Devices like the Motorola Star-Tac and Razr were insanely popular due in no small part to their diminutive size. Now manufacturers are trying to balance users' desire for huge screens with the need for the phone to fit in a pocket and be held up to an ear without causing the user to list to one side.
Consider the Sony Ericsson T68 released in 2002, probably one of the smallest phones to hit the mainstream. It weighed only 84 grams (about 3 ounces) and was easily shorter and narrower than any smartphone today. Phones today are big flat slabs of glass and they are getting bigger.
FierceWireless has put together a report of various phone statistics over the last year and there is a clear trend. If you go all the way back to September 2009 and look at the phones released that month, the average thickness was 15.16 mm, or 0.6 inches. As you look at the last 12 months, you'll see the average thickness decline to just under 14 mm. The iPhone 4 is helping to bring that average down with its svelte 9.3 mm depth.
Screen sizes are on the increase, which should come as no surprise. In September 2009, the average size was just 2.85 in. It has grown to an average of 2.97 in. The iPhone 4 has a 3.5 in. screen. That is nothing though compared to the HTC EVO 4G which is 4.3 in. across.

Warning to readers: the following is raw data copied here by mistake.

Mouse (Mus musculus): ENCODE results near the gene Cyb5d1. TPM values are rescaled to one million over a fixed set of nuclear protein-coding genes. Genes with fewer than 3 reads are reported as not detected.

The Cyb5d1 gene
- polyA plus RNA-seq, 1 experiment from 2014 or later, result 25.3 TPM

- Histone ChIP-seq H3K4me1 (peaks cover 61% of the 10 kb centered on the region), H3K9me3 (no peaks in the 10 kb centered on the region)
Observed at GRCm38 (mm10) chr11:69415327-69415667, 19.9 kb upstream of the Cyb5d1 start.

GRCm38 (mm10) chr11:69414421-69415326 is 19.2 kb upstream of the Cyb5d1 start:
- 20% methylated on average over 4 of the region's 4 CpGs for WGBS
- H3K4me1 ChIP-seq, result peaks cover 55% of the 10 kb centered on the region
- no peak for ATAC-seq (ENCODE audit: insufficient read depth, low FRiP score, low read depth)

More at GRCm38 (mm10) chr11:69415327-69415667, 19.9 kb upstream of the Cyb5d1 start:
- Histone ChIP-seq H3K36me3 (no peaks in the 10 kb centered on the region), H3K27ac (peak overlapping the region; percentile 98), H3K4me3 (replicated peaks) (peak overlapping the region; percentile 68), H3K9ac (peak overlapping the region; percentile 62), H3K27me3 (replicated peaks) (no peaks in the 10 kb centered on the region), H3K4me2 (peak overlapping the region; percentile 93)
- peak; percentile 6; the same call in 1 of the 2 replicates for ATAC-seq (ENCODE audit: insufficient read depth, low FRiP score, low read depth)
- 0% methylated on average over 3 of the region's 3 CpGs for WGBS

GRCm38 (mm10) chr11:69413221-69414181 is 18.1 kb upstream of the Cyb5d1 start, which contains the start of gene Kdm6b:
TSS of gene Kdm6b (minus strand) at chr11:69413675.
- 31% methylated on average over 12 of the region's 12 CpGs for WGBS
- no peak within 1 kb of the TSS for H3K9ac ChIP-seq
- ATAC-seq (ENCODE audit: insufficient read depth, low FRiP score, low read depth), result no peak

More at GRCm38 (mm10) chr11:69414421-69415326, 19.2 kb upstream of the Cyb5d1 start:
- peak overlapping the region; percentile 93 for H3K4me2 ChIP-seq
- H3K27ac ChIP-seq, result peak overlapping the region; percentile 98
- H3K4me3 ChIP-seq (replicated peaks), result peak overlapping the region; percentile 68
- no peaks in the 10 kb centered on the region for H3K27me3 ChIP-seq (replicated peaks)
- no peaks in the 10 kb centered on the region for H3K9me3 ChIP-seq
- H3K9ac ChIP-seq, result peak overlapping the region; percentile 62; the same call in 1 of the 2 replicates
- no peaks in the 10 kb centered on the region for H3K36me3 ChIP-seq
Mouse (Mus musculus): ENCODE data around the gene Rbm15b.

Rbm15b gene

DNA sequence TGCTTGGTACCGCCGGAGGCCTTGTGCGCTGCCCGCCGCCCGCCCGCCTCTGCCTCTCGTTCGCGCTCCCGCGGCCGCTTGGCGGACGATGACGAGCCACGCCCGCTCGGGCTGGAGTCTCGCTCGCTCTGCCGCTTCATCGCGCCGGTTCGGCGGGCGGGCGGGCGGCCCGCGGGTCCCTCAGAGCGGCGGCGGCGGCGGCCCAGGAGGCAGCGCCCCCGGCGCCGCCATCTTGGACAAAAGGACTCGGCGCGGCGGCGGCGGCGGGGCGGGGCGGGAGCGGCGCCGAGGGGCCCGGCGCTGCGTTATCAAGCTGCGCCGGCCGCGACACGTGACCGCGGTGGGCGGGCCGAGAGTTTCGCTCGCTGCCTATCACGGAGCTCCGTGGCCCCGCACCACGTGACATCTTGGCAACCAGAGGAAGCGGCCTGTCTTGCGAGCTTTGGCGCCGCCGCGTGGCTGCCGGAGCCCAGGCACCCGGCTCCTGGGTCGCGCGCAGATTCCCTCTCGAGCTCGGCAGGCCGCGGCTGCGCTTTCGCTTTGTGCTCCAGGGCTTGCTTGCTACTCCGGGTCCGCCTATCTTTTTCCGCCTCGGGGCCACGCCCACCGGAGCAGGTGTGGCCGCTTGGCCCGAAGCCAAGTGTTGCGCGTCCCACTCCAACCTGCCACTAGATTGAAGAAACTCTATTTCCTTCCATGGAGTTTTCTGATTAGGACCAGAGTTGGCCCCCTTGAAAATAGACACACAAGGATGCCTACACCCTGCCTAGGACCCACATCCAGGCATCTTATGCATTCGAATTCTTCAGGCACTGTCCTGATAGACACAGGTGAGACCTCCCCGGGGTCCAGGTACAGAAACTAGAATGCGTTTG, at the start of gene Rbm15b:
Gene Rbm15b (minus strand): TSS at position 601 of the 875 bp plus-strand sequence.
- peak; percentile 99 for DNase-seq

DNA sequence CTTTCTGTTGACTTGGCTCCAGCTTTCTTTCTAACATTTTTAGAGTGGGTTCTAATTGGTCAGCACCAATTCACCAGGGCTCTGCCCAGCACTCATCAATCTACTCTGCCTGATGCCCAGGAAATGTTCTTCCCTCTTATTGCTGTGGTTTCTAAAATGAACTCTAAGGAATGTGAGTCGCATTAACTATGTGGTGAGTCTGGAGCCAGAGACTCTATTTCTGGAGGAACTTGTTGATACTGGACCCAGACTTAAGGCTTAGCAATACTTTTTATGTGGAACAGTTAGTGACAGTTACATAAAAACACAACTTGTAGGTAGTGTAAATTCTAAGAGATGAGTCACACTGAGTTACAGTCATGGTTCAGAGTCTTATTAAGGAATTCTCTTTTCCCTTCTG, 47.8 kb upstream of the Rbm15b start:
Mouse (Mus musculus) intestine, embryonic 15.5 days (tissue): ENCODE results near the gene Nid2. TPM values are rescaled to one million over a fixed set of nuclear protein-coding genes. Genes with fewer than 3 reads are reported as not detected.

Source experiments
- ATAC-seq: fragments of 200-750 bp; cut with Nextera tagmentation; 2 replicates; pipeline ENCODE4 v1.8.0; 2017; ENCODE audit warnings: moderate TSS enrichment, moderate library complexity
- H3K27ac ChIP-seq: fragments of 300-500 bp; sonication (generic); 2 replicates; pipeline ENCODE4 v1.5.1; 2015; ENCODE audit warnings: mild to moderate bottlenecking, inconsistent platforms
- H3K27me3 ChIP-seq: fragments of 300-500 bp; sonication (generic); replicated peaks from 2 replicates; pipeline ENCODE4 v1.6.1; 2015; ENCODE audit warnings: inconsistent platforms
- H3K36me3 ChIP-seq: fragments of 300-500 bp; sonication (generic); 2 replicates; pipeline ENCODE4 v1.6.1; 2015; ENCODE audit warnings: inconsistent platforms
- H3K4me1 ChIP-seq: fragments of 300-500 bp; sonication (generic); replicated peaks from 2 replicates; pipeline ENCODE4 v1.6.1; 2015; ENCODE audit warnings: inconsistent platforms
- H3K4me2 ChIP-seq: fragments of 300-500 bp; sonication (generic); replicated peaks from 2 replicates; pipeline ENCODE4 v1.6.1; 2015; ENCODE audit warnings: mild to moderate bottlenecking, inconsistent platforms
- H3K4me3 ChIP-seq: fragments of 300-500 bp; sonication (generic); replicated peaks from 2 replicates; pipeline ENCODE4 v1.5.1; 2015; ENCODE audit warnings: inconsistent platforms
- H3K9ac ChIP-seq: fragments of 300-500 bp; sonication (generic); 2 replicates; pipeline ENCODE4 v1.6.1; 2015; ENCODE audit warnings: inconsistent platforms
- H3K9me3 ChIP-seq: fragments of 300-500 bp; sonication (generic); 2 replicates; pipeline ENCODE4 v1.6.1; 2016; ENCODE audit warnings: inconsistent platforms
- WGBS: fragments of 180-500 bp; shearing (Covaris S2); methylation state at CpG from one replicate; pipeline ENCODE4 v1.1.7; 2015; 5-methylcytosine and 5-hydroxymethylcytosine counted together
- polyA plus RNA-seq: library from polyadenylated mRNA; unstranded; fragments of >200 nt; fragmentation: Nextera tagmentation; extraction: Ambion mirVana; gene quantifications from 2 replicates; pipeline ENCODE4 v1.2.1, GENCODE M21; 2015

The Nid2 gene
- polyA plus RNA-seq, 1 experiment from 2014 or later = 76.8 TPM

With larger screens comes heavier devices. Phones are up from 103.8 g a year ago to 114.1 g now. All of that glass the iPhone 4 has brings its total to 137 g--nearly 4 oz.
What about features though? Bluetooth support hasn't really budged, holding in at around 68% for the last two years. Wi-Fi has moved from the sub-25% range in 2009 to over 50% in recent months. Part of that may be driven by carriers trying to offload some of the bandwidth to non-cellular networks when possible.
I don't see screens getting much larger. The 4.3 in. screen is about as large as you can reasonably go without wondering whether or not you have a large phone or a small tablet. Where do you think phones are headed? Will the current mini-tablet form factor continue for several more years or will user needs for things like keyboards or more compact devices drive dimensions in a different direction?